Thatcher Demko stopped 38 of the 40 shots he faced to pace the Canucks to a come-from-behind win
It’s not how many shots you take, it’s what you do with them.
If someone in hockey has said this before — and it’s hard to imagine no one has — their name hasn’t been written down.
You are reading: Canucks 3, Kings 2 (SO): Vintage Demko steals a win in Los Angeles
But maybe Elias Pettersson should get credit, even if he didn’t say it post game.
The Vancouver Canucks’ star centre tied the game at 2-2 Saturday night at Crypto.com Arena against the Los Angeles Kings with a lethal wrist shot on a third-period power play. Vancouver would send the game to overtime and win it 3-2 in a shootout with J.T. Miller netting the winner.
Pettersson’s goal was just the 10th shot of the game for Vancouver as the Kings outshot Vancouver 40-17. The Canucks had just six shots in the first two periods. They managed seven on target in the third alone.
Vancouver Canucks vs. Anaheim Ducks
5 p.m., Honda Center. TV: Sportsnet. Radio: AM650
Thatcher Demko made 38 saves, stealing a win in what was a truly dire effort for the Canucks.
Thursday in Arizona, head coach Rick Tocchet called his team sleepy. And they looked even more sleepy in L.A., at least until Pettersson scored to tie the game up.
Tyler Myers missed the game because he felt under the weather, which makes you wonder if he was the only one not feeling well given the lack of energy in the Canucks’ game.
Brock Boeser scored the first goal of the game, then Alex Edler tied things up for the Kings.
Carl Grundstrom put the Kings in front in the second, before Pettersson’s third-period snipe off the right wing tied the game up and sent the affair to overtime.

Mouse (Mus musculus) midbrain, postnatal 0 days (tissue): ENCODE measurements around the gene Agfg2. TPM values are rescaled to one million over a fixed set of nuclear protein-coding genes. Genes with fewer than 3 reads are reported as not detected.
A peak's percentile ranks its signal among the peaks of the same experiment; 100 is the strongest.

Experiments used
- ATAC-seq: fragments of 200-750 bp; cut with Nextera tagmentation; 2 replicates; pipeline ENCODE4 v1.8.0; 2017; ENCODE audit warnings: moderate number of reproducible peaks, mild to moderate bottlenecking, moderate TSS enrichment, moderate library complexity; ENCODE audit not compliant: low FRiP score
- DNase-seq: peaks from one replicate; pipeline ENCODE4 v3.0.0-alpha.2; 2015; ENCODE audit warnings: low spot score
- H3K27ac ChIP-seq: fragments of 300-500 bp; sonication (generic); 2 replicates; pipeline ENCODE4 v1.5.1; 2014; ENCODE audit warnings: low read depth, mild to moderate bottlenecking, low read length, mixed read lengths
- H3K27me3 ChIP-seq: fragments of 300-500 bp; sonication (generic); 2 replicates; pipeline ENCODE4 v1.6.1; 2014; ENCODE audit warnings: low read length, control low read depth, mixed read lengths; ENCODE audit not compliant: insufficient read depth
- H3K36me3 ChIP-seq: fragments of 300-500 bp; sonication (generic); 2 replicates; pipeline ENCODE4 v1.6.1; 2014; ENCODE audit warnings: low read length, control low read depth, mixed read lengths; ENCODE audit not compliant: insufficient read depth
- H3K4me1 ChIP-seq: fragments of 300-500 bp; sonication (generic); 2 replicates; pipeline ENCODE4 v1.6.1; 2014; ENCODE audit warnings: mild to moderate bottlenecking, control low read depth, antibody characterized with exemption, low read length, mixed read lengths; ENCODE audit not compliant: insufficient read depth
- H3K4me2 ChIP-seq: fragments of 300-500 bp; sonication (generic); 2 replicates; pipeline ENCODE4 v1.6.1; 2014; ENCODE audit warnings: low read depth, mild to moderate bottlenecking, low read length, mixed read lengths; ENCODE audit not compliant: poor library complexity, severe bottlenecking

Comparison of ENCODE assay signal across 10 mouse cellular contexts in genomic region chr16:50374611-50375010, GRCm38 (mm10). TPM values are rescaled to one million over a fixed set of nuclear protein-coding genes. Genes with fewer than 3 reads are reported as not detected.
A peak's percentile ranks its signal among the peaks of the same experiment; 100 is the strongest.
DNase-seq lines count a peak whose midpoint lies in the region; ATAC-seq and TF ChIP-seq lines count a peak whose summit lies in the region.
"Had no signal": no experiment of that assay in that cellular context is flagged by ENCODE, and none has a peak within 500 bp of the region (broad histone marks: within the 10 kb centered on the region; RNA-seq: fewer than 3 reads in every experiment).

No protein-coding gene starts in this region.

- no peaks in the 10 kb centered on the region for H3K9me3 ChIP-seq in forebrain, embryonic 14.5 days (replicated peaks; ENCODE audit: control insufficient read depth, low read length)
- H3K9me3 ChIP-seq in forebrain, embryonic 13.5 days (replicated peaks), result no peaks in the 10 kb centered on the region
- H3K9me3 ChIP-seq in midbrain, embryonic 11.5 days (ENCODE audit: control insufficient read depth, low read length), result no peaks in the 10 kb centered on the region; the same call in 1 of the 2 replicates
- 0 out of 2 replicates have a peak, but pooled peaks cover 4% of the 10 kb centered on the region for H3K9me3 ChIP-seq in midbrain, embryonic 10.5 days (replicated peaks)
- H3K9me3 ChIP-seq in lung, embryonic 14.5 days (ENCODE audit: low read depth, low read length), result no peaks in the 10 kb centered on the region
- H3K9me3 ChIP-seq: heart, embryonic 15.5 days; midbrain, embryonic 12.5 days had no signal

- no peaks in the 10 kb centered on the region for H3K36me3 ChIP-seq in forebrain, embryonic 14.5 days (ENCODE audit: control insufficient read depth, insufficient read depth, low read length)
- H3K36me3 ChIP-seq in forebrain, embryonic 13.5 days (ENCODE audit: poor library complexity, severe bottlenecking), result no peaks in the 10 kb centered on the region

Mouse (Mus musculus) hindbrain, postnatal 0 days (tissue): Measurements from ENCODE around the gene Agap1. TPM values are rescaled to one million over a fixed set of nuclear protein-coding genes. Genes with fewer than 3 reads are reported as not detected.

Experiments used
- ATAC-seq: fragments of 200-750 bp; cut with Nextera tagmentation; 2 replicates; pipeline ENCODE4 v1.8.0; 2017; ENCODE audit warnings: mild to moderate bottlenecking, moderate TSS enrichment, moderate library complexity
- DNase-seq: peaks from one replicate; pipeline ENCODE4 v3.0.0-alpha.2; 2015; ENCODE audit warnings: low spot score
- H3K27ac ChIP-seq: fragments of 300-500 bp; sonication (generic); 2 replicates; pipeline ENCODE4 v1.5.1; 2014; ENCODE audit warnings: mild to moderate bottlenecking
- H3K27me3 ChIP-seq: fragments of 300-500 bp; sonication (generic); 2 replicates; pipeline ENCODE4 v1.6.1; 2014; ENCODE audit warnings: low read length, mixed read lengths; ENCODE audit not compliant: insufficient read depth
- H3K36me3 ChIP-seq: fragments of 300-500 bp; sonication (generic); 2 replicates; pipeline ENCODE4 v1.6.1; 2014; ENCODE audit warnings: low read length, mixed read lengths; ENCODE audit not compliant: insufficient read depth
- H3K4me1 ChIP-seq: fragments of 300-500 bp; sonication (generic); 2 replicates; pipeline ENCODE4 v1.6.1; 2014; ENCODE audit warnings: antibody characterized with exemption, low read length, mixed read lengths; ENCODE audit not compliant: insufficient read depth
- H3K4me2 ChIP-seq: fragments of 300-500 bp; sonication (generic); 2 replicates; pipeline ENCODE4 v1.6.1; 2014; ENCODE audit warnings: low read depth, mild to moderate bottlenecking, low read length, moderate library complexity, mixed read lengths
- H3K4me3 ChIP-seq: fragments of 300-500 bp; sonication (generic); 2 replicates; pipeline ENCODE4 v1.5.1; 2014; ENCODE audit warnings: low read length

Here’s what we learned …
So much of last season’s playoff push was about their goaltender.
So much of this season’s early-season struggles was also about their goaltender.
The real constant was that the Canucks were terrible defensively last year and even worse for the first half of this season.
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Since returning Feb. 27 against Dallas, Demko has been outstanding. He’s been the goalie that Bruce Boudreau praised so many times last season and Canucks fans lamented most nights last fall.
His 38 saves on Saturday marked the fourth time in eight starts since returning he’s faced more than 30 shots, though the first time in five games.
Deserve’s got lots to do with it
Brock Boeser hit posts the previous two games and had a couple other glorious chances to score.
He couldn’t find the back of the net, though.
Knowing how the hockey gods works, it was no surprise that he scored on a shot off the wing that was deflected by the defender — Edler, of all people — which put a nasty dip on his shot. The puck eluded L.A. goalie Joonas Korpisalo.
On a night where most Canucks were drowning in shots against, Boeser, skating on J.T. Miller’s win, was on the ice for nearly as many shot attempts for — 18 — as against — 19. The Miller line was making things happenon offence at five on five, even if they were just as poor defenisvely as the rest of their mates.
The Canucks have had a number of nights since Tocchet turned over where they’ve been better at breaking the puck out and that’s meant for a much better two-way flow to their game.